I love interviewing senior corporate executives for my books. The conversations are always about large problems they are trying to solve.
So, for this book, an executive talked to me about how they define Big Data. 15 gb of data for every flight. Half a terabyte of data from a turbine. Similar from other equipment. Now multiply that by thousands and thousands of units. Major consideration – how do we minimize cost of managing a terabyte of data and how to dramatically reduce data ingestion time? How do we deliver orders of magnitude improvements in each?
A oil executive told me how 3D visualization, sensory analytics and massive computing power, now enable a geologist to perform sub-surface analysis of a formation remotely and empower the corrosion planner to virtually create plans in hours versus walking around facilities or in the field for days. Much safer to humans and much, much better decisions.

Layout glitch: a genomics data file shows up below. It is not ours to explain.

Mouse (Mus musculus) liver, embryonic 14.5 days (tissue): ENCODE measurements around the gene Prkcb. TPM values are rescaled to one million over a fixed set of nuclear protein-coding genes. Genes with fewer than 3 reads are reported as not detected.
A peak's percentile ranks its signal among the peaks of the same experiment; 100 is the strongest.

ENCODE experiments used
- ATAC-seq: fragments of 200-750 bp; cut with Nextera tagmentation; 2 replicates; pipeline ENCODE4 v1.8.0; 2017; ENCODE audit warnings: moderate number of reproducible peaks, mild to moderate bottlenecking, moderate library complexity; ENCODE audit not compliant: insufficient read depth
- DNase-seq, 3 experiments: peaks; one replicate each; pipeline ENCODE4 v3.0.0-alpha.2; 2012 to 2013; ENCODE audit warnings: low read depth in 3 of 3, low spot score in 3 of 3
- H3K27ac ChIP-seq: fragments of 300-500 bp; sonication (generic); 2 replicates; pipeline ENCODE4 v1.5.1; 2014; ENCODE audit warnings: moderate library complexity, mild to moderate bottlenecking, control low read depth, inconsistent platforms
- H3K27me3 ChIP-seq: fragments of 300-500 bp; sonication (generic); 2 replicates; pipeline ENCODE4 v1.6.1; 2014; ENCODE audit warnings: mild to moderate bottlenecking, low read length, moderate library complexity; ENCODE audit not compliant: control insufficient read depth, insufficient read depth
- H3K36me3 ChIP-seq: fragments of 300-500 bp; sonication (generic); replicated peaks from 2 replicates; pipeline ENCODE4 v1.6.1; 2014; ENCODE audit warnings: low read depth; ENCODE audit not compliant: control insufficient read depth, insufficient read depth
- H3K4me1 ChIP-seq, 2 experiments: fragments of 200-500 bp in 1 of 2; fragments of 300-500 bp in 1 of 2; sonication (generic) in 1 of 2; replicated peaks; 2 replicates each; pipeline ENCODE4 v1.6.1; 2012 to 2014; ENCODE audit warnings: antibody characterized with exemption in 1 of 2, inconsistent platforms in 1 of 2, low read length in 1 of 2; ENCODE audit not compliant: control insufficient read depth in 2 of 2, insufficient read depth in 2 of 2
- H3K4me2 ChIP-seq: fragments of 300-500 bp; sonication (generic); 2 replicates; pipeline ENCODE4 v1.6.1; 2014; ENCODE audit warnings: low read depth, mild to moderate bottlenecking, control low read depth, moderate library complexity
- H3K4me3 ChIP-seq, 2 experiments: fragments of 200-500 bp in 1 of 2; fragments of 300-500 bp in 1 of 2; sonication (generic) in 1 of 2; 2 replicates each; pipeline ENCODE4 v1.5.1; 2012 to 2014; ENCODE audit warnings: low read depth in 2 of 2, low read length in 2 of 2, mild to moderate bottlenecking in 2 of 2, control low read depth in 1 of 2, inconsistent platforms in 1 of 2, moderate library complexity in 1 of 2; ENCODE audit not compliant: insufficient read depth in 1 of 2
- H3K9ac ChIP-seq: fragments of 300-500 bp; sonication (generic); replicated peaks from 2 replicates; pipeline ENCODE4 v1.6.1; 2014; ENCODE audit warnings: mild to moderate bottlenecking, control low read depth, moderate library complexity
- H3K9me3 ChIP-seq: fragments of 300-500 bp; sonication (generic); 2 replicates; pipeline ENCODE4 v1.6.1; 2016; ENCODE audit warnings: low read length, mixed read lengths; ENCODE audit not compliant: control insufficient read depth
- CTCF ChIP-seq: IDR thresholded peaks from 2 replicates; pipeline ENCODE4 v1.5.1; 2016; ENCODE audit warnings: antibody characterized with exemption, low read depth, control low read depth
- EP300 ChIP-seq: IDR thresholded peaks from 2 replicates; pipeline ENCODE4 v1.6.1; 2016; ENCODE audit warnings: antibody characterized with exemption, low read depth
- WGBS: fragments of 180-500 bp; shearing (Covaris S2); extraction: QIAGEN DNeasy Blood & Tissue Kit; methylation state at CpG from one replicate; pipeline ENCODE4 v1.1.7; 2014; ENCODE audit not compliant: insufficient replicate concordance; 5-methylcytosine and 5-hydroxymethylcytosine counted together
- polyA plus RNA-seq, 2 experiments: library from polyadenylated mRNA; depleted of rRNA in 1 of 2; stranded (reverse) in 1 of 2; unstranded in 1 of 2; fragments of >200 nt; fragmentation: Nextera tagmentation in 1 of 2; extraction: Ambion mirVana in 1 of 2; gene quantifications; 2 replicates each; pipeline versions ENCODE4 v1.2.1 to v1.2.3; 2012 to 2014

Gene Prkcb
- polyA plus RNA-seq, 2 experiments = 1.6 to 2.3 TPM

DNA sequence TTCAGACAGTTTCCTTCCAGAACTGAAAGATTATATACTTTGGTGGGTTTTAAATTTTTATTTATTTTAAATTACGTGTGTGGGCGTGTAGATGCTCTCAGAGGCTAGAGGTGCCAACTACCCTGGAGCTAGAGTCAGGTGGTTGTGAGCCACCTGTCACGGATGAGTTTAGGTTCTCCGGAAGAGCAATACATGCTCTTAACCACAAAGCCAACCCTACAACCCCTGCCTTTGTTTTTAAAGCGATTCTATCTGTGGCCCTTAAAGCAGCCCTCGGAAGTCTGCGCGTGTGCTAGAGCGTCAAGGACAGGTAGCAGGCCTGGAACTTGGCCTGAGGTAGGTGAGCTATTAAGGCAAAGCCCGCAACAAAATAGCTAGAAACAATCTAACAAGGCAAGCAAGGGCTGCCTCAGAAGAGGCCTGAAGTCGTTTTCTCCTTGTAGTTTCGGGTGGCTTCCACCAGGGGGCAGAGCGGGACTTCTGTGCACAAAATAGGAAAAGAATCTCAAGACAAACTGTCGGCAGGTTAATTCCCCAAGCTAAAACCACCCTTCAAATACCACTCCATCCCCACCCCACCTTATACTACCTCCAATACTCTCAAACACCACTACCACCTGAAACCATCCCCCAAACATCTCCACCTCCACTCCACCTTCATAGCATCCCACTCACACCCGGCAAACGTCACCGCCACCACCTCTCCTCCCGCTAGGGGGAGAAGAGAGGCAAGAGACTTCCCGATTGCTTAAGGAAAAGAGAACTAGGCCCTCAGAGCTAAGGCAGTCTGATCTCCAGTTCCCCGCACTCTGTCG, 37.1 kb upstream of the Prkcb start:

A manufacturing executive told me they move 25% of their plant capacity across borders in a year so they can produce closer to emerging market demand as middle classes blossom around the world. Think of the logistical implications of such constant moves.
None of these challenges have off the shelf tech solutions. They require integration of multiple tools and lots of customizations.
That frustrates many analysts because they do not neatly fall into market categories. Consultants lose interest when they don’t recognize the vendors that provide the solutions. My books have no such constraints. The grander the challenge, the more ink they get.